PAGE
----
Why we get burned out

by | September 30, 2013

The movie Jerry Maguire tells the story of sports agent Jerry, played by Tom Cruise, as he becomes disillusioned with the dishonesty in his business and has a moral epiphany.

He writes and distributes a memo to his co-workers detailing a better, more honest way to do business, which inspires them all. But Jerry is fired for the memo.

Misreading just how inspired his co-workers were, he tells them he’s starting a new agency and, as he’s leaving, asks, “Who’s coming with me?”

He’s met with dead silence for a long and fateful moment.

Then one woman speaks up and expresses what I fear is all too common: “I’m three weeks away from the pay increase.”

How many people in America are working in a job that they tolerate at best, and suffer through at worst, because they can’t bear to give up their benefits and their “security”? How many of us are dragged out of bed each morning by golden handcuffs?

Is it any wonder that so many people feel burned out?

In his life-changing book, Let Your Life Speak: Listening for the Voice of Vocation, writer, teacher, and activist Parker J. Palmer reveals:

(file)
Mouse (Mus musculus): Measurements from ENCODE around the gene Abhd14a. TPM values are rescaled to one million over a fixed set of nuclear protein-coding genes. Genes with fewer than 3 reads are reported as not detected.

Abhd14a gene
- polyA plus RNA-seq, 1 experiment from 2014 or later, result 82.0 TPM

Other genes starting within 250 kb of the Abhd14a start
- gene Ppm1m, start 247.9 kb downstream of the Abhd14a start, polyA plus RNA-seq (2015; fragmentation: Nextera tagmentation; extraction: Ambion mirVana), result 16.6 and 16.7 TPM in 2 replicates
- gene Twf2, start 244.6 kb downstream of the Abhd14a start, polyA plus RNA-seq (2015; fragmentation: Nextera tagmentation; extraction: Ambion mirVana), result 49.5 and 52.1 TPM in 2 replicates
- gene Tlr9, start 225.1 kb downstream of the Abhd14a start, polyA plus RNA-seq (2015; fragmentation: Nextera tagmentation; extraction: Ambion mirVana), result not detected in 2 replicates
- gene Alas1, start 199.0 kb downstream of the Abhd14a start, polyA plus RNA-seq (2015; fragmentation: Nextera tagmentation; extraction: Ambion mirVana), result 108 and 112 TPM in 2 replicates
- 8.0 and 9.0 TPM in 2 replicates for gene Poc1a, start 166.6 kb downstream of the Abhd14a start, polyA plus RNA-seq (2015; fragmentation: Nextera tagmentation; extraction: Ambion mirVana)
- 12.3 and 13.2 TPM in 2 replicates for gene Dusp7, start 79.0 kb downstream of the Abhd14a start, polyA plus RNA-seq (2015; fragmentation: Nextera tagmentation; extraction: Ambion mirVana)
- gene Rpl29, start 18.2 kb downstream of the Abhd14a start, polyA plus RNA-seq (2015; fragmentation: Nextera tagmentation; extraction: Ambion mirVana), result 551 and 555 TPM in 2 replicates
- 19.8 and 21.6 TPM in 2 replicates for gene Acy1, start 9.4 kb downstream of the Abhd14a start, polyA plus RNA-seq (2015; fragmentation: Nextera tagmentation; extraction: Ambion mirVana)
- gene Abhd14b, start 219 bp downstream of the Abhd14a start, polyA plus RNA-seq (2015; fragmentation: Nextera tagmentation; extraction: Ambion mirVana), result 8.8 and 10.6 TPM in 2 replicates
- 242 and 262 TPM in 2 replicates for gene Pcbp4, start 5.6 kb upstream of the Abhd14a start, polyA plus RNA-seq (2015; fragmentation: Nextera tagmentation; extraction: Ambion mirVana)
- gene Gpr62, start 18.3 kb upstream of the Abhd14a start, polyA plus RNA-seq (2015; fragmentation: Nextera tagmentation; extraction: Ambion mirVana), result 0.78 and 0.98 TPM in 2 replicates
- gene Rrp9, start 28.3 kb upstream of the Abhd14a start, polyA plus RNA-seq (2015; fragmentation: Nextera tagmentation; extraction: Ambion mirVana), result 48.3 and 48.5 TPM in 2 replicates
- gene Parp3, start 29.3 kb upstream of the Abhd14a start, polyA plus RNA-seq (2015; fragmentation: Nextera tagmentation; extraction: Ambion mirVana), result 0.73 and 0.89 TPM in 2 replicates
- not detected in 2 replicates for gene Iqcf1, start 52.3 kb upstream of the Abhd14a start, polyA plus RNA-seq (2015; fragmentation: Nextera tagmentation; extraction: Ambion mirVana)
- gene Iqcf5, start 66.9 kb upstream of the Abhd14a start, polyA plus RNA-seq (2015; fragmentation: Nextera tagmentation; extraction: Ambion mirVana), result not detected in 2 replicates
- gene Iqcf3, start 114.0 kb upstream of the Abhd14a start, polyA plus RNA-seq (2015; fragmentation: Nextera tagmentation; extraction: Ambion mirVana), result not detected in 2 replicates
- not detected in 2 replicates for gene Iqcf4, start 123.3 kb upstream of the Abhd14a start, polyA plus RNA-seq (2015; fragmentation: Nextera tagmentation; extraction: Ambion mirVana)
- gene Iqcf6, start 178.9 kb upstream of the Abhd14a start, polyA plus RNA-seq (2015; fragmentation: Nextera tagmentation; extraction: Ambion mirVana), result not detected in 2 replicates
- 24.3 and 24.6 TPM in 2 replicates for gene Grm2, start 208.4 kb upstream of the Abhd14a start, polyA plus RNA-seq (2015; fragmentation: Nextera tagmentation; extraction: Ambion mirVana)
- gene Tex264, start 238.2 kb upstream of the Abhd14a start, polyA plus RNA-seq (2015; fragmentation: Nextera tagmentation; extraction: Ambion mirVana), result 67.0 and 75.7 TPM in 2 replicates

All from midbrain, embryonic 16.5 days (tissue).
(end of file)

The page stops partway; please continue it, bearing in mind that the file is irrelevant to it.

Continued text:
“Though usually regarded as the result of trying to give too much, burnout in my experience results from trying to give what I do not possess — the ultimate in giving too little! Burnout is a state of emptiness, to be sure, but it does not result from giving all I have: it merely reveals the nothingness from which I was trying to give in the first place.”

In other words, burnout is a sure sign you’re not living your true purpose.

Want to feel re-energized and rejuvenated? Find and live your purpose.

Living your purpose doesn’t drain your energy, but rather generates it. As Parker Palmer puts it,

“When the give I give to the other is integral to my own nature, when it comes from a place of organic reality within me, it will renew itself — and me — even as I give it away.”

Sure, you may get tired at the end of a long work day, but in the purpose-driven life, you can’t wait to get out of bed each morning.

In her book, Unstoppable, Cynthia Kersey details the results of a study performed by psychologist William Marsten. He asked 3,000 people, “What have you to live for?” And astounding 94 percent of respondents said they had no definite purpose for their lives.

I wonder how many of those respondents are waiting for a pay raise in a job that burns them out.

Cardinal John Henry Newman counseled,

“Fear not that thy life shall come to an end, but rather that it shall never have a beginning.”

Likewise, fear not that you’ll be fired from your job or that your career will end, but rather that you’ll never begin living your purpose.

(For tools to find and live your purpose, click here to download my free toolkit now.)


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